Aerocar Mini-IMP

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Aerocar Mini Imp
Wright Patterson AFB-Mini Imp.jpg
Mini Imp flyby in 1969
Role Homebuilt aircraft
National origin United States
Manufacturer Aerocar International
Designer Moulton Taylor
Status Plans available (2015)
Developed from Aerocar IMP

The Aerocar Mini-IMP (Independently Made Plane) is a light aircraft designed by Moulton Taylor and marketed for homebuilding by Aerocar International. It is a scaled-down derivative of his original Aerocar IMP design. A two-seat version called the Bullet was also built. The Mini-IMP follows the same unconventional layout as its larger predecessor, with a center mounted engine, long driveshaft to a tail propeller, and inverted-V rudder/elevators.[1]

The aircraft is available in the form of plans for amateur construction. Following Taylor's death, the plans and licensing for the Mini-IMP have been marketed by the Mini-IMP Aircraft Company of Weatherford, Texas.[2][3][4]

Design and development[edit]

The aircraft features a cantilever high-wing, a single-seat enclosed cockpit, fixed or retractable tricycle landing gear or conventional landing gear and a single engine in pusher configuration.[2][3]

The aircraft is made from riveted aluminum sheet. Its 24.5 ft (7.5 m) span wing is mounted well behind the pilot and employs a NASA GA(PC)-1 airfoil. The engine is mounted behind the pilot's seat driving the propeller through an extension shaft. Engines used include the 60 to 100 hp (45 to 75 kW) Volkswagen air-cooled engine four-stroke.[2][3][5]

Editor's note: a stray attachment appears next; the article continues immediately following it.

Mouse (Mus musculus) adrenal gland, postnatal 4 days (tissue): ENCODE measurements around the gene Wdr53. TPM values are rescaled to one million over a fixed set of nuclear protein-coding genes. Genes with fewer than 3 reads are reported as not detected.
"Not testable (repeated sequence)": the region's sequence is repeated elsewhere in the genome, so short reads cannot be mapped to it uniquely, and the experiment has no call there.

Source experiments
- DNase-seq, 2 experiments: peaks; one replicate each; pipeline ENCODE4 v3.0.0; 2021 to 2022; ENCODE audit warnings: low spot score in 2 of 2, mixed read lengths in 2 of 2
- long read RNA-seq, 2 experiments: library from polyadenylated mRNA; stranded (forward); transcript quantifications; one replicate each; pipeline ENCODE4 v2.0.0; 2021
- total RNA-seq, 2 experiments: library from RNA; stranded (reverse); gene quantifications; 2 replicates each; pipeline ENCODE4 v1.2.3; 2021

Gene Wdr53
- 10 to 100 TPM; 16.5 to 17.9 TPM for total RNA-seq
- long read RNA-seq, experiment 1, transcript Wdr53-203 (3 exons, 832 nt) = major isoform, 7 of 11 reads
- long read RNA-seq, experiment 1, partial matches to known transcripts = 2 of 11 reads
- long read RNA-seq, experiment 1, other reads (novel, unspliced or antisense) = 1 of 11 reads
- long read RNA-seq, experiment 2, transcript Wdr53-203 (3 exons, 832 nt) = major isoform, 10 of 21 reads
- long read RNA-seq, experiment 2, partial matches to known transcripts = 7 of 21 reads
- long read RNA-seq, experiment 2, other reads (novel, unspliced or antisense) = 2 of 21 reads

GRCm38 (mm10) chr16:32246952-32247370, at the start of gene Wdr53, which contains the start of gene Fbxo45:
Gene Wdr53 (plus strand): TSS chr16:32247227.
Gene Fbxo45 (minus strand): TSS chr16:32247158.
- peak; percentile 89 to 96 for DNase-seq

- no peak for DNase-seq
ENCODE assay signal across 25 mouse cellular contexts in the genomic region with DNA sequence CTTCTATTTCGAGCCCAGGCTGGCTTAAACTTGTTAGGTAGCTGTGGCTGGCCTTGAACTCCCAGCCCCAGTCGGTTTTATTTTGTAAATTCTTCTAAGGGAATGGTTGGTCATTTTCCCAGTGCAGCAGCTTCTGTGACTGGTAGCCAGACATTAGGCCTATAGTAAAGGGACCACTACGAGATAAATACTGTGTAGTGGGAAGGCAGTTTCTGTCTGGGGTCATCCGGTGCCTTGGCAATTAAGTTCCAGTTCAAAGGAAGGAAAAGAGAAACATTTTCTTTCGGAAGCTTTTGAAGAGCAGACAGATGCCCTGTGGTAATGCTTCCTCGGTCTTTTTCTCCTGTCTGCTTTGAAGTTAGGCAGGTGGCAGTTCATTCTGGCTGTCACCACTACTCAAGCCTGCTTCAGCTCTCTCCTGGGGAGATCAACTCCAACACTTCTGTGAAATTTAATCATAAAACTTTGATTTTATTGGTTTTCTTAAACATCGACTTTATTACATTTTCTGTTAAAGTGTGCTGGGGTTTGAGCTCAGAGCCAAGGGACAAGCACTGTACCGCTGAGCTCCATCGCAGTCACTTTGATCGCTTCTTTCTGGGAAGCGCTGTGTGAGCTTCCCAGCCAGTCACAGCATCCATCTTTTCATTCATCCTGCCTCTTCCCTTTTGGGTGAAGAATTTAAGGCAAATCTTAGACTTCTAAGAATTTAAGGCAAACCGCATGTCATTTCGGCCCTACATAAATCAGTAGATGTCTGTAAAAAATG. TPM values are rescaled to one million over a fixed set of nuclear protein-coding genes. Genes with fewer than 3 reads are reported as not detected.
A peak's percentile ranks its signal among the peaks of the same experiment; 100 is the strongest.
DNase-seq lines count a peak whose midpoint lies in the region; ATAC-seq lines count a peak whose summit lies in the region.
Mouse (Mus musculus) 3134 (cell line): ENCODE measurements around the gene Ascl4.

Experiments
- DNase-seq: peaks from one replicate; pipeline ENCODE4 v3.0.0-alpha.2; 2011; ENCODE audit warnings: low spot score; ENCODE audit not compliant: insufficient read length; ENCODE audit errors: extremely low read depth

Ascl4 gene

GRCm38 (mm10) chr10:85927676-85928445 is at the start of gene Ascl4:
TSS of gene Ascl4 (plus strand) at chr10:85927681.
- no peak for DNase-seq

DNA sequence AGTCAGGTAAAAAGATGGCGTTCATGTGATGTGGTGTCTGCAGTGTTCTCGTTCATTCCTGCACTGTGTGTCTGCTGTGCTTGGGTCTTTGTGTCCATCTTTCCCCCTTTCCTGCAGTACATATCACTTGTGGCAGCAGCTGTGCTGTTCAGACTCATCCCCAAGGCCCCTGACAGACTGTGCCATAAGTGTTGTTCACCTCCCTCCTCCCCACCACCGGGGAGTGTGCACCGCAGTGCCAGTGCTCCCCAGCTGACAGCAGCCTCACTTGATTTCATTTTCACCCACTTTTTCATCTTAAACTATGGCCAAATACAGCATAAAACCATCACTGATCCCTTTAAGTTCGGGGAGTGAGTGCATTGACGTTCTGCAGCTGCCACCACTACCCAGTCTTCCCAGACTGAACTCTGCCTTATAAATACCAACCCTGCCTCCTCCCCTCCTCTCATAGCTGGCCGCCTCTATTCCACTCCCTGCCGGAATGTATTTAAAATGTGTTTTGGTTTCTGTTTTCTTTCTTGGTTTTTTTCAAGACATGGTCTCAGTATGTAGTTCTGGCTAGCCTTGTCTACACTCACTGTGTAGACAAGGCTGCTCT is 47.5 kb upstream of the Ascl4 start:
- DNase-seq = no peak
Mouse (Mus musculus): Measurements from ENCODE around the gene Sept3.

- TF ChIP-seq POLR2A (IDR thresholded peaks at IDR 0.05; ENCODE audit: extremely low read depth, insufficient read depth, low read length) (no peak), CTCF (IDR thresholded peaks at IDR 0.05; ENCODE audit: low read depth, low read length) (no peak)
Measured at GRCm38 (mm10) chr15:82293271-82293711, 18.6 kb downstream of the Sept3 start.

Taylor claimed the Mini-IMP was not an original design, but an updated version of the 1912 Edison Doladay Bullet, a design that was capable of 110 mph in the earliest days of flight.[6]

In the late 1970s inquiries were made concerning a military version of the Mini-IMP, skinned with Kevlar, armed with two 7.62-millimeter machine guns, and with room in the baggage compartment for a considerable quantity of ammunition. Nothing came of the proposal.[7]

Specifications (typical Mini-IMP)[edit]

Data from Bayerl and Tacke[2][3]

General characteristics

  • Crew: one
  • Wingspan: 24 ft 6 in (7.46 m)
  • Empty weight: 518 lb (235 kg)
  • Gross weight: 805 lb (365 kg)
  • Fuel capacity: 12 U.S. gallons (45 L; 10.0 imp gal)
  • Powerplant: 1 × Volkswagen air-cooled engine four cylinder, 1835 cc, air-cooled, four stroke automotive conversion, 60 hp (45 kW)
  • Propellers: 2-bladed composite

Performance

  • Maximum speed: 175 mph (281 km/h, 152 kn)
  • Cruise speed: 150 mph (240 km/h, 130 kn)
  • Stall speed: 43 mph (69 km/h, 37 kn)
  • Rate of climb: 1,200 ft/min (6 m/s)

See also[edit]

Related development:

References[edit]

  1. ^ "Mini-IMP". Mini-imp.com. Retrieved October 9, 2012.
  2. ^ a b c d Bayerl, Robby; Martin Berkemeier; et al: World Directory of Leisure Aviation 2011–12, page 111. WDLA UK, Lancaster UK, 2011. ISSN 1368-485X
  3. ^ a b c d Tacke, Willi; Marino Boric; et al: World Directory of Light Aviation 2015–16, page 117. Flying Pages Europe SARL, 2015. ISSN 1368-485X
  4. ^ Vandermeullen, Richard: 2011 Kit Aircraft Buyer's Guide, Kitplanes, Volume 28, Number 12, December 2011, page 61. Belvoir Publications. ISSN 0891-1851
  5. ^ Lednicer, David (2010). "The Incomplete Guide to Airfoil Usage". Archived from the original on 9 August 2013. Retrieved 3 January 2012.
  6. ^ "Designers talk about the future". Air Progress: 18. January 1979.
  7. ^ Jane's Information Group. Jane's All The World's Aircraft, 1981–1982 edition.

External links[edit]